CDC Admits it Has No Idea How Many People Are Hospitalized for COVID

ICAN has repeatedly demanded that our “health” agencies appropriately attribute deaths from COVID versus deaths with COVID. To that end, ICAN, through its attorneys, recently asked the CDC for all data reflecting the number of people hospitalized due to COVID-19 and the number admitted to a hospital for reasons other than COVID-19 (but who tested positive after being admitted).

The goal of this request was to uncover the number of “incidental” hospitalizations, meaning individuals who were admitted to the hospital for some reason other than COVID who happened to test positive for COVID at admission, and as a result are incorrectly labeled a “COVID hospitalization.”

This has been an ongoing problem as Dr. Fauci himself finally acknowledged toward the end of the pandemic, noting that “[s]ince all hospital admissions are tested for COVID-19, many [people] are hospitalized with COVID, as opposed to because of COVID,” where “[t]he real reason for hospitalization might be a broken leg, or appendicitis, or something like that.”

The issue with this method of counting cases, which has been in place since the beginning of the pandemic is that it falsely increases the number COVID-19 hospitalizations, giving the impression that the hospitalization rate due to COVID is much higher than it actually is.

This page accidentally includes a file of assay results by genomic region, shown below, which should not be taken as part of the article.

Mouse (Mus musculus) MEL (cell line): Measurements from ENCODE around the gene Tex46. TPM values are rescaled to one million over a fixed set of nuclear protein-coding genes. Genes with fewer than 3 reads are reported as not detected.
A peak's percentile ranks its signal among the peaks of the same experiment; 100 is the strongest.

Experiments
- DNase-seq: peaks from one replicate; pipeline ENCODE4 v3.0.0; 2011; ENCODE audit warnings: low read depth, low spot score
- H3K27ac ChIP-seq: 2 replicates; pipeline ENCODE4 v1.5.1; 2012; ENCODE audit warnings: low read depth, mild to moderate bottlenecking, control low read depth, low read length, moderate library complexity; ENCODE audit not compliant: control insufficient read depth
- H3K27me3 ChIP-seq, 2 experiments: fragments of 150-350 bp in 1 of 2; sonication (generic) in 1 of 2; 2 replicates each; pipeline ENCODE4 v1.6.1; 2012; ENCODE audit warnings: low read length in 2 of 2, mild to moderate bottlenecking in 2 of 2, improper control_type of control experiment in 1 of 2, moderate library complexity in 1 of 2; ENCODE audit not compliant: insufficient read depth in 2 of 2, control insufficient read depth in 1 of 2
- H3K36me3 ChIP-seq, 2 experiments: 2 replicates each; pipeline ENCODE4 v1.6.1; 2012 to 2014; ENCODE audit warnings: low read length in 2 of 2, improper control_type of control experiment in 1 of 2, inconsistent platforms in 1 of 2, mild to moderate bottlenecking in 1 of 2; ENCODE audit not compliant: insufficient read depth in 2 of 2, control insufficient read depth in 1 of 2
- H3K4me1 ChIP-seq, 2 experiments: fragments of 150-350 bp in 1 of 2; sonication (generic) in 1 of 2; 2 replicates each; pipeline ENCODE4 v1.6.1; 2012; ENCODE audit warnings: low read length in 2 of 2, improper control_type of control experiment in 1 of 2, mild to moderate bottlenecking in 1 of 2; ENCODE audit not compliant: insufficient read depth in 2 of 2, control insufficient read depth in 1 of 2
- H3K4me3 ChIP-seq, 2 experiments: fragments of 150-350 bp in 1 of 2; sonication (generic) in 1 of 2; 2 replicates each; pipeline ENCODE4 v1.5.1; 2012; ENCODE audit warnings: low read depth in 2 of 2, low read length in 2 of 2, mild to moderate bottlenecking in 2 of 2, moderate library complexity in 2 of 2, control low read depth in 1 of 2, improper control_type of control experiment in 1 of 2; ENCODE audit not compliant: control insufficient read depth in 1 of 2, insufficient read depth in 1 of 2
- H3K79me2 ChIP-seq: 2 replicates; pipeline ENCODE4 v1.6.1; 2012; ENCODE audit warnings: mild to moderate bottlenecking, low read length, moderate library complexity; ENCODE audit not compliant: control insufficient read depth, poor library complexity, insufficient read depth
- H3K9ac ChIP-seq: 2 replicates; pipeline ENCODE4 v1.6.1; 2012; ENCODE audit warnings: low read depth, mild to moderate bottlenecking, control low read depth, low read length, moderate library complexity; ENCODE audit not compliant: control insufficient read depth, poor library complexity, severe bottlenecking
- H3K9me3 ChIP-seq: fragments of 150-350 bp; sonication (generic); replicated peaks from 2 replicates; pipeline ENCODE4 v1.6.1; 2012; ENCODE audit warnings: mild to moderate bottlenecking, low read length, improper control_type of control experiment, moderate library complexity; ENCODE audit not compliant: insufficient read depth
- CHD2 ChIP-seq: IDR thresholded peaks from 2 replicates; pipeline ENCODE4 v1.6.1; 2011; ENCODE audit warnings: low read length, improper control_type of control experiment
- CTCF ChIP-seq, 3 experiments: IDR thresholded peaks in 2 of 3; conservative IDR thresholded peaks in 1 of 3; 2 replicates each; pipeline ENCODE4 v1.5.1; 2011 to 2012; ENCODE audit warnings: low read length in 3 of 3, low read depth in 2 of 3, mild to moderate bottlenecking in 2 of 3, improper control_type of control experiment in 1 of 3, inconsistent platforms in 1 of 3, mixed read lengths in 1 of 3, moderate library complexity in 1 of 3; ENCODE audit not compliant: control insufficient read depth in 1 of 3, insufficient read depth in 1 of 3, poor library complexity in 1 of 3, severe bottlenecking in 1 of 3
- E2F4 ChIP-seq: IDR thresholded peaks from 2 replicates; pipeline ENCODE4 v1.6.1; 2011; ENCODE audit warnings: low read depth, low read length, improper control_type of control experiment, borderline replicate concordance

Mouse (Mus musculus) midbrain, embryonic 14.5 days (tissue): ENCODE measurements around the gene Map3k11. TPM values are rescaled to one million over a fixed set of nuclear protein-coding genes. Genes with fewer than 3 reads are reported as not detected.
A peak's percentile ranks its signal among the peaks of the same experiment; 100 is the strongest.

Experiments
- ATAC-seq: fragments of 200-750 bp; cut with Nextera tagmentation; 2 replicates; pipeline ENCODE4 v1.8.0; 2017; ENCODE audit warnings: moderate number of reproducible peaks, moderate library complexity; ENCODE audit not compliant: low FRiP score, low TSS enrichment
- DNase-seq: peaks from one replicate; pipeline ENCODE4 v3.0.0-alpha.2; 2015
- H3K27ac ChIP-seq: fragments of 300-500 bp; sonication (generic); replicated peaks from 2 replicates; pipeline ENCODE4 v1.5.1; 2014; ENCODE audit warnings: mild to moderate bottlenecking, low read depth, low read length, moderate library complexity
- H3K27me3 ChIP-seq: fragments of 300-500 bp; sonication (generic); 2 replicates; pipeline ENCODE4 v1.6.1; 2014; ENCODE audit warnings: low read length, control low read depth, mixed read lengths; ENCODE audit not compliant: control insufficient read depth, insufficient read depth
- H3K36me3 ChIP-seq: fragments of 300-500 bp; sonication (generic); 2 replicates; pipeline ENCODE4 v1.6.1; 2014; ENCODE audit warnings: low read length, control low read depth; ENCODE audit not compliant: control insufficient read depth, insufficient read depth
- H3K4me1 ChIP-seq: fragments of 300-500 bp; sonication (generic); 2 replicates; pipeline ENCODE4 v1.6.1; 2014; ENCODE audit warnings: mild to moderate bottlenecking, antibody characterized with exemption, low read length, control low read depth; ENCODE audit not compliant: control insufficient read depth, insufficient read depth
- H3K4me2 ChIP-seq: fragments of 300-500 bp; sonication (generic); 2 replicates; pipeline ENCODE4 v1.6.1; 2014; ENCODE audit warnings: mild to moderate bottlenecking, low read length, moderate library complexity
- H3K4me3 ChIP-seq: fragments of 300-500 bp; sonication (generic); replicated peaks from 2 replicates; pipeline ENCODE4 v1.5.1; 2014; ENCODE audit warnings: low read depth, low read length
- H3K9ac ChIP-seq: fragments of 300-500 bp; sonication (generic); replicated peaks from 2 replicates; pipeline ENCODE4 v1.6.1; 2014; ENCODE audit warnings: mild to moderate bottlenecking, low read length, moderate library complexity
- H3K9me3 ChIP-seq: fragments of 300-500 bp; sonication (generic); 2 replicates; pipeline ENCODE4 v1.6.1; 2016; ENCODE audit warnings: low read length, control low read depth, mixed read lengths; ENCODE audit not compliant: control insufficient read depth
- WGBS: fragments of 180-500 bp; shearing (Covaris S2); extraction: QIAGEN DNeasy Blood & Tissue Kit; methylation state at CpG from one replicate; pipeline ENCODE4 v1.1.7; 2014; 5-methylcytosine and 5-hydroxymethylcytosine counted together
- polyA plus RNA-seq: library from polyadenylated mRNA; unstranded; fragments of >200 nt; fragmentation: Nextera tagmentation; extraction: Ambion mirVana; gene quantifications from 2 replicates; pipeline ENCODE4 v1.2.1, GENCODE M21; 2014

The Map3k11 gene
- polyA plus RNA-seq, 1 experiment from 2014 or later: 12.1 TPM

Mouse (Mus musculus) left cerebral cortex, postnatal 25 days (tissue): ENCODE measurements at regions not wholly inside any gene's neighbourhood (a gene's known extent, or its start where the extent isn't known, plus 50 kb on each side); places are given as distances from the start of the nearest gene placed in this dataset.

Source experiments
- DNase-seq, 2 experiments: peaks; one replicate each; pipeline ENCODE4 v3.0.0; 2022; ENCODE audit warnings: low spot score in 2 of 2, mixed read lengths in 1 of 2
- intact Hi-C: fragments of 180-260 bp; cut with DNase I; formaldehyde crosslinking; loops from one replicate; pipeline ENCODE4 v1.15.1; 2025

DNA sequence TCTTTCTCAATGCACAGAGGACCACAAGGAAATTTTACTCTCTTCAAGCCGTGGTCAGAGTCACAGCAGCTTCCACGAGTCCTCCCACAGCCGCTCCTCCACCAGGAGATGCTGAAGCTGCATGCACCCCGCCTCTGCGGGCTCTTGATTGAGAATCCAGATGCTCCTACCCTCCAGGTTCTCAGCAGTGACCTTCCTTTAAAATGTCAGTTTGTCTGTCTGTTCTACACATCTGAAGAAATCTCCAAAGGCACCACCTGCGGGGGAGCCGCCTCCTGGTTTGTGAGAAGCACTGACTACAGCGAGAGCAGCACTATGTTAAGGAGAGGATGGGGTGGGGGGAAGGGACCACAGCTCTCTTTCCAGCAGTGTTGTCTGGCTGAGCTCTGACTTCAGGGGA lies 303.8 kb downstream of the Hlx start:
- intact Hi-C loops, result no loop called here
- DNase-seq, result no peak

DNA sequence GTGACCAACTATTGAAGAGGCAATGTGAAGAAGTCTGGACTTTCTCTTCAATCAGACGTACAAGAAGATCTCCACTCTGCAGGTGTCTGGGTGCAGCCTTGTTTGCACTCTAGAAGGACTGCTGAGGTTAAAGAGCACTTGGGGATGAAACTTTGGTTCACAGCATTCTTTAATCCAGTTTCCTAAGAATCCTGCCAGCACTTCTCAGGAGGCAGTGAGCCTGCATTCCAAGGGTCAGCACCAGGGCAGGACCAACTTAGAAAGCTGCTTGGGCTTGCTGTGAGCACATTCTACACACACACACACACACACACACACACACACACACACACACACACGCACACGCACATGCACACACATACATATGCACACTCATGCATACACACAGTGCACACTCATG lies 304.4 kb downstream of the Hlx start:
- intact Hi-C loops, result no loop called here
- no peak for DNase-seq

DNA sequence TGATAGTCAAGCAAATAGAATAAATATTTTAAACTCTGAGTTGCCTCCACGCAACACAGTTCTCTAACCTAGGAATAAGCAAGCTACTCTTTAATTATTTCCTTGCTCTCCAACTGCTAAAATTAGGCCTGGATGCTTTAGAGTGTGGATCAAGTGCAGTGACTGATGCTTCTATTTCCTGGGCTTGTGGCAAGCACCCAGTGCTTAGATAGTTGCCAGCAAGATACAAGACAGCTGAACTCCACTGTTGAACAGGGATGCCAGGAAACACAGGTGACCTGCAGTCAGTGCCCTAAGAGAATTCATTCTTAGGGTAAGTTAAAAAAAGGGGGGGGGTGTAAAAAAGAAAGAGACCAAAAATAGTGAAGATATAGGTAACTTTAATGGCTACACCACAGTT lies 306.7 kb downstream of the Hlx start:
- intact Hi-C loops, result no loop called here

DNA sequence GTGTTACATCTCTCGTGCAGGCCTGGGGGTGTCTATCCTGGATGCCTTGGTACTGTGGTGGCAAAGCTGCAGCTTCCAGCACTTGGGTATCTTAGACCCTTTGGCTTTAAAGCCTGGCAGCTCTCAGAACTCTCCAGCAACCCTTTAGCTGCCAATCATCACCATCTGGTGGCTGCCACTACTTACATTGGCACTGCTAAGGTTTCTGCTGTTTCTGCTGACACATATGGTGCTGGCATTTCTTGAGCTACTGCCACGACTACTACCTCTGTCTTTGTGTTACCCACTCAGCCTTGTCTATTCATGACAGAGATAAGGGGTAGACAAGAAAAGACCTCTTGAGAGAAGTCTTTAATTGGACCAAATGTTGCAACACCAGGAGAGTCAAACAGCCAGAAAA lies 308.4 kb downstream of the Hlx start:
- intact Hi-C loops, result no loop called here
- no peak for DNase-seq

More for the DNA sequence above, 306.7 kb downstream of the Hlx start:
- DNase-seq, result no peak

The CDC’s response to our request was incredible. It admitted in no uncertain terms that it has no way of telling the difference between the two, stating, “The way that our data guidance defines COVID admission does not enable us to make a distinction between hospital admissions due to COVID-19 vs. hospital admissions for reasons other than COVID-19.”

This response is significant because it shows, once again, that the CDC is making no effort to provide accurate and important data to the public despite knowing that its inaccurate data continues to be used to impose restrictions, including mask requirements on children. ICAN will persist in holding the CDC accountable.

For more of ICAN’s work demanding accurate data from federal health agencies, see these links: